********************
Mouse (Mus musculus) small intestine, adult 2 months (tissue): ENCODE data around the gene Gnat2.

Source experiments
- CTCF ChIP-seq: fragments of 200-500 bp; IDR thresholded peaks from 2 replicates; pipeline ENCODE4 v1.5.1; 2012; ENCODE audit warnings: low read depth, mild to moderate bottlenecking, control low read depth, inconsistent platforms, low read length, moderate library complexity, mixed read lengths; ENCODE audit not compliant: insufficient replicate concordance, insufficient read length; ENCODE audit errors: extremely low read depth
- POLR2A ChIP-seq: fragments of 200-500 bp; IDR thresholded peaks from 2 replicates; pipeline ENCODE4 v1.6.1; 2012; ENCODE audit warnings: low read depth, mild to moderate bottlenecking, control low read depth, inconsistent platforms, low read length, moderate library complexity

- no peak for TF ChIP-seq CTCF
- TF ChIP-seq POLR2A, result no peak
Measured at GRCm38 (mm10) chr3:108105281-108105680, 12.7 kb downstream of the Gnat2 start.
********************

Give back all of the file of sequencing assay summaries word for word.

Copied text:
Mouse (Mus musculus) small intestine, adult 2 months (tissue): ENCODE data around the gene Gnat2.

Source experiments
- CTCF ChIP-seq: fragments of 200-500 bp; IDR thresholded peaks from 2 replicates; pipeline ENCODE4 v1.5.1; 2012; ENCODE audit warnings: low read depth, mild to moderate bottlenecking, control low read depth, inconsistent platforms, low read length, moderate library complexity, mixed read lengths; ENCODE audit not compliant: insufficient replicate concordance, insufficient read length; ENCODE audit errors: extremely low read depth
- POLR2A ChIP-seq: fragments of 200-500 bp; IDR thresholded peaks from 2 replicates; pipeline ENCODE4 v1.6.1; 2012; ENCODE audit warnings: low read depth, mild to moderate bottlenecking, control low read depth, inconsistent platforms, low read length, moderate library complexity

- no peak for TF ChIP-seq CTCF
- TF ChIP-seq POLR2A, result no peak
Measured at GRCm38 (mm10) chr3:108105281-108105680, 12.7 kb downstream of the Gnat2 start.